As reported on Sunday in this NYT column by Gretchen Morgenson, recent data shows that boards with more gender diversity pay higher compensation to their CEOs. An Equilar analysis of CEO pay at 100 large companies “found that companies with greater gender diversity on their boards paid their chief executives about 15 percent more than the compensation dispensed by companies with less diverse boards. In dollars, this translated to approximately $2 million more in median pay last year among these companies.” While that doesn’t prove causation of course, as Morgenson explains, “[f]or some reason, I had expected women directors to stand tougher on pay issues.”

SideBar: The presence of female directors is sometimes hailed as something of a magic bullet; there are numerous studies showing that women directors have a salutary impact on companies’ financial performance and governance matters. For example, a recent study from the Peterson Institute for International Economics demonstrated that the presence of women in corporate leadership positions (both on corporate boards and in executive positions) may improve firm performance and that “the magnitudes of the correlations are not small.” (See this PubCo post.) And Bloomberg has argued, while “[e]quality is a worthy goal on its own terms, of course….for the corporate world, the better rationale for gender diversity is financial…. Companies with at least one female director had better returns for six straight years.” Moreover, according to Bloomberg, “there’s a pile of research showing that boards and other leadership panels with 50 percent women think more critically, which may explain the better results. Group dynamics change for the better when both sexes are present. Diverse groups solve problems better than homogeneous ones do, possibly because the men and women monitor each other’s performance more closely.” (See this PubCo post.)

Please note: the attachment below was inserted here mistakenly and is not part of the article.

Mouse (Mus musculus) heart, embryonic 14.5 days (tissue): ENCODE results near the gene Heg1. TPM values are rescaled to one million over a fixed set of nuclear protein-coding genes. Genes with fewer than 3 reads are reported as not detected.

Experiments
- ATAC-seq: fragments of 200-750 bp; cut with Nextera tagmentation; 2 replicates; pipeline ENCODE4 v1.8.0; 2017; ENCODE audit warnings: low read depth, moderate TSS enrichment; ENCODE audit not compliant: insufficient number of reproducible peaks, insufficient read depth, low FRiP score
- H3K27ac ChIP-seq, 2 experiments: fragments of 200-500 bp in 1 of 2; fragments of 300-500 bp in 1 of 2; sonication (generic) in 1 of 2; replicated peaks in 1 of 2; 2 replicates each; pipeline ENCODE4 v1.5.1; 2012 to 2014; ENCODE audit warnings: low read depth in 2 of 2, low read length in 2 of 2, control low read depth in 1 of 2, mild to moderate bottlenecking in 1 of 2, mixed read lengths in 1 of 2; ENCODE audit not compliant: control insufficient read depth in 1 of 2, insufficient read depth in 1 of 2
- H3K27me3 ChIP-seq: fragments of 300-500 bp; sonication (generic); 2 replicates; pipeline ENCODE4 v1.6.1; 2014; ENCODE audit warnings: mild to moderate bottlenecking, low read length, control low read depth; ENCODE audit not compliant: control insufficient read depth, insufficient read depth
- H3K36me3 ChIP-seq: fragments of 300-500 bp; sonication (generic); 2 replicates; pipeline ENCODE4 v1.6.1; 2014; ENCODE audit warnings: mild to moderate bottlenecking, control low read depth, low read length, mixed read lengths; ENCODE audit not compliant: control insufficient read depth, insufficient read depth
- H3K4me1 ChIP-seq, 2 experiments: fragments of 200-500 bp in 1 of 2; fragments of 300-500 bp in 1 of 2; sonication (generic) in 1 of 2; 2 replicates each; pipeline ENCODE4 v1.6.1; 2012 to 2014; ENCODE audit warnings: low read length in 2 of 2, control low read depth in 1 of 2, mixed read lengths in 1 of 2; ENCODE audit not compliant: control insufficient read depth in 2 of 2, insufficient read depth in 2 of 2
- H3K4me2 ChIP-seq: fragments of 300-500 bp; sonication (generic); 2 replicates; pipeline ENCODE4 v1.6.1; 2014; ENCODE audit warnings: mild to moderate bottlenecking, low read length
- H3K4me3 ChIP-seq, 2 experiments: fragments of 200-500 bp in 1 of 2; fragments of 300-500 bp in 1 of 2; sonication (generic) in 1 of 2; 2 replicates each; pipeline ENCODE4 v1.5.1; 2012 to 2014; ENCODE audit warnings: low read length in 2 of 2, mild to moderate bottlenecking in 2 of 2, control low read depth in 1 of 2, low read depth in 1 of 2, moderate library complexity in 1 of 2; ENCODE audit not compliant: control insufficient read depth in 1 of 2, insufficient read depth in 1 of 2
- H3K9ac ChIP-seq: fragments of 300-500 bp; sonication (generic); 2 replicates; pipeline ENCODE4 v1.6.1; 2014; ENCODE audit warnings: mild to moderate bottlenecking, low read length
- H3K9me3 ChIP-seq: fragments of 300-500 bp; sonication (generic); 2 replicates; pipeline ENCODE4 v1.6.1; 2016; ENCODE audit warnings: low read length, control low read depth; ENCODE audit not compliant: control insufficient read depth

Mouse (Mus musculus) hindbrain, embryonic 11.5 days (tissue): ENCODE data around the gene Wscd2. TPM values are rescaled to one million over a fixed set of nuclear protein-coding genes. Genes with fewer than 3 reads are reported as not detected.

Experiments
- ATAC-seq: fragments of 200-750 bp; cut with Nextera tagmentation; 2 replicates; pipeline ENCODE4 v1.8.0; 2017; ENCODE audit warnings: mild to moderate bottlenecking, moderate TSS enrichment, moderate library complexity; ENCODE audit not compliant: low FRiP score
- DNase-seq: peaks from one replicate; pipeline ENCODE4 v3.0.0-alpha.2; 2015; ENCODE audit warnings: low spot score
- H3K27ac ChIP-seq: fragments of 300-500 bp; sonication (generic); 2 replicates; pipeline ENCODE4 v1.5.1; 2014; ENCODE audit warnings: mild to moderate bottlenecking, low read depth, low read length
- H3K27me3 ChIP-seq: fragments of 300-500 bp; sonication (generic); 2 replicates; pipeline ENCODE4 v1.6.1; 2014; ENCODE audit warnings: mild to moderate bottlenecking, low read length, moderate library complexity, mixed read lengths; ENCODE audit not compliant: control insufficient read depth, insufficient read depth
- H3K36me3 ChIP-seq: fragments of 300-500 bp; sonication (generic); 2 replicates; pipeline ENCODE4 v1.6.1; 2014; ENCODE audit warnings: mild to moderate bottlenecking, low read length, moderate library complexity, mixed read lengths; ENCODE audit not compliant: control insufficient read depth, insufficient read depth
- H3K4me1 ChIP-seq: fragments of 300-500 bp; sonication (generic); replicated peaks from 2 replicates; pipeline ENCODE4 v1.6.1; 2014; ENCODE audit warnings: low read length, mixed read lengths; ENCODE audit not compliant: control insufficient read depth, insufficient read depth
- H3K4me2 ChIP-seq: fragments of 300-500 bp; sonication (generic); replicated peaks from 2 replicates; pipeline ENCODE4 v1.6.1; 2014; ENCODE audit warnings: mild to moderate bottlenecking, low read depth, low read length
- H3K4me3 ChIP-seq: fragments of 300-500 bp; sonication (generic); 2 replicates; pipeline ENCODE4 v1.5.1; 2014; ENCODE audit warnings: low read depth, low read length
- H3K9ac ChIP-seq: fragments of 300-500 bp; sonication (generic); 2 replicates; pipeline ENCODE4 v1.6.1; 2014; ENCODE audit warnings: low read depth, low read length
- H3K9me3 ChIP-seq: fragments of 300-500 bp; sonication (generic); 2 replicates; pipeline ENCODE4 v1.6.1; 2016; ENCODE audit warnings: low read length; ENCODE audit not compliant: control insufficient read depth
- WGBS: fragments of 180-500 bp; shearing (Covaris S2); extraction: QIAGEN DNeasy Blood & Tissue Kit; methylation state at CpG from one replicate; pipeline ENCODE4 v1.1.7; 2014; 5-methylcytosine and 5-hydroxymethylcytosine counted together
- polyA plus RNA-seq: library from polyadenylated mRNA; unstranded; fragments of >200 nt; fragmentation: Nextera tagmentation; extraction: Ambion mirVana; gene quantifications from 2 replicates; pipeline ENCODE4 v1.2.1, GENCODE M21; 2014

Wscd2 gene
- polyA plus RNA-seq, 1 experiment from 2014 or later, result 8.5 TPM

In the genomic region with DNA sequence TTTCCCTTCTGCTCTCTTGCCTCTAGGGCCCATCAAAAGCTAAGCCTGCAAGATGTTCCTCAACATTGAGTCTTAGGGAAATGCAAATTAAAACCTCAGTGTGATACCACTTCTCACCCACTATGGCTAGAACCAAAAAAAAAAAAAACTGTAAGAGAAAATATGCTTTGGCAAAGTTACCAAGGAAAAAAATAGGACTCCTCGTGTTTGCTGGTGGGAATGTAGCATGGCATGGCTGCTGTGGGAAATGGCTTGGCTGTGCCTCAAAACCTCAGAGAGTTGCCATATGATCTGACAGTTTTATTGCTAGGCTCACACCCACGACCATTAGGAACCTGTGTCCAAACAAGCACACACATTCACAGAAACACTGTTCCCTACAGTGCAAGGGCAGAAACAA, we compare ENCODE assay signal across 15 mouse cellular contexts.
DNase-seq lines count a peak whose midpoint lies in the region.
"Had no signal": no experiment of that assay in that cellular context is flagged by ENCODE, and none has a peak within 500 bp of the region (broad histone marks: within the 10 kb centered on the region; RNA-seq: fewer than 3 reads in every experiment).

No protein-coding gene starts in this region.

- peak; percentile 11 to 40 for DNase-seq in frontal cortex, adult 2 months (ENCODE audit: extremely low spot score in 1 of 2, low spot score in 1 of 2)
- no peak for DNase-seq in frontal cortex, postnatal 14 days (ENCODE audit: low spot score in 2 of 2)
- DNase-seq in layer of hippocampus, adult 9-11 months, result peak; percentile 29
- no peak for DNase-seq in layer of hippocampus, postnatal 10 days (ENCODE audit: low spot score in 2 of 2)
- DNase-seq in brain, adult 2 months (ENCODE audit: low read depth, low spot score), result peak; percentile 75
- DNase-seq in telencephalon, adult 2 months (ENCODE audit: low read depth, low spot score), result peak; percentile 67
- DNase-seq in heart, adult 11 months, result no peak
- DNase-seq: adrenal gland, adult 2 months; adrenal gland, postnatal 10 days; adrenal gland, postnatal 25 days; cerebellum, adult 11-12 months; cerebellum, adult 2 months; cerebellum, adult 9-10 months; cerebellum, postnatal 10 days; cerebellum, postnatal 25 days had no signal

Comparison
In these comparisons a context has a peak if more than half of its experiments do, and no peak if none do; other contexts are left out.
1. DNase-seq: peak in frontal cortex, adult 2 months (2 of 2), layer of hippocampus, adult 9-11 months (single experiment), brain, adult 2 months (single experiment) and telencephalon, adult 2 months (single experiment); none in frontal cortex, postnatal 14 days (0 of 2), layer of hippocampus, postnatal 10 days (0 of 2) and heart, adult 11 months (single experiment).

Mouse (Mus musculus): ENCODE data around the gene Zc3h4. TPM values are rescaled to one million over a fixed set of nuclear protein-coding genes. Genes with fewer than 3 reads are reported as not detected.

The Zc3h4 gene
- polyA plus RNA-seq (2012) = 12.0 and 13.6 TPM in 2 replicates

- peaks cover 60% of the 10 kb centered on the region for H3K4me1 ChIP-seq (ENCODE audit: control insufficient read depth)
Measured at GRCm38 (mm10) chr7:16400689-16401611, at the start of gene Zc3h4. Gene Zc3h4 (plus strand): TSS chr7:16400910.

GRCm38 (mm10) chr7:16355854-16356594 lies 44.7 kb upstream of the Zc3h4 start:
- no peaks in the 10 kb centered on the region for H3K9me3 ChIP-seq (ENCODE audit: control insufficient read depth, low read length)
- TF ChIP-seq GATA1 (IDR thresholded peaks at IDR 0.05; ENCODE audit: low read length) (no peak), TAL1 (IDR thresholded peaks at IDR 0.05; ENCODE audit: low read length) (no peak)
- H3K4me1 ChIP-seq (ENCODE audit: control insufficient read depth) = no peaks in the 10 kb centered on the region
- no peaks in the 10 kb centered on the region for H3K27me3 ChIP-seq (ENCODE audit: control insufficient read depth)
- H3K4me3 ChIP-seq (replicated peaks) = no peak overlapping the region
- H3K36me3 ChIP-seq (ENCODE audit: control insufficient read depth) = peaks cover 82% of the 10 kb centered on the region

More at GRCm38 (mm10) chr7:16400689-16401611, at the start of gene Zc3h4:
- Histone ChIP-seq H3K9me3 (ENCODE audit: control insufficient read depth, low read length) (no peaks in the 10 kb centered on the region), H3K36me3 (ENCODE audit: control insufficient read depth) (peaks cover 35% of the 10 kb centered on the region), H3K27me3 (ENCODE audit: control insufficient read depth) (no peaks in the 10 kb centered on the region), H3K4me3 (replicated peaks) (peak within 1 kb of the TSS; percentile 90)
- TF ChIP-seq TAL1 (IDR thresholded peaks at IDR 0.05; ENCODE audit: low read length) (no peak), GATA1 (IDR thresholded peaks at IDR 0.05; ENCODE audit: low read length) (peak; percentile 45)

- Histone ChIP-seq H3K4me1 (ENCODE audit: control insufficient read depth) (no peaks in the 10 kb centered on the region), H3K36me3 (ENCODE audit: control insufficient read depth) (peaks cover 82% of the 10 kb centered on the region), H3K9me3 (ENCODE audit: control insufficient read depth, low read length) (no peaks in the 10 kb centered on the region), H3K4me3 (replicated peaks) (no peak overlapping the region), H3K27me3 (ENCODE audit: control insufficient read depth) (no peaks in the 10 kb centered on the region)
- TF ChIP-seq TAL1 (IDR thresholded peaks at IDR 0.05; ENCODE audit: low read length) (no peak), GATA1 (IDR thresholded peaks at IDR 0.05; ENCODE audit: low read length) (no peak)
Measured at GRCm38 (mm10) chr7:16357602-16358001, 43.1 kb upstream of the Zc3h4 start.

Among companies included in the survey, 57% have boards composed of more than 20% women (the average share of female directors among S&P 500 companies). The study found that the “median pay among the chief executives overseeing the companies whose boards had more gender diversity was $15.7 million last year [as compared] with $13.6 million received by heads of companies whose boards had 20 percent or fewer women. Chief executive compensation at companies with more diverse boards also exceeded by 8 percent the $14.5 million median pay received by C.E.O.s employed at the top 100 companies.”

What could possibly explain this result? According to one commentator cited in the column, “‘[i]t’s very difficult for women to get on boards, and I think they are under even more pressure to go along and get along…. The culture of the boardroom is to vote yes. You want to stay on the board, don’t you?’ ” But another perspective voiced by Morgenson is that, while gender diversity may have increased by 31% over the last five years (according to Equilar), just being on the board may not be enough to “have a direct impact on a company’s pay practices. That is the domain of the compensation committee, the board group that oversees the methodology used to determine top executives’ pay. Women are not that common on these crucial committees. Even among the 10 most diverse boards, just under a third of the directors who are women — 14 of 46 — belong to compensation committees. Still less likely, the analysis showed, is that a woman will serve as chairwoman of a board’s compensation committee. Women performed that function at just two of the 10 most diverse boards last year.” Nevertheless, data from those few examples is consistent with the headline: CEO pay at those companies did exceed the median. That sample may be too small and anecdotal to reach any real conclusions, but, until gender diversity becomes more common on comp committees, as Morgenson concludes, “those who had hoped women who are directors would rein in runaway executive pay” are likely to be disappointed by the results of this study. But then, hey, maybe some CEOs will think that increasing the representation of women on boards is just the ticket! (Just kidding, of course.)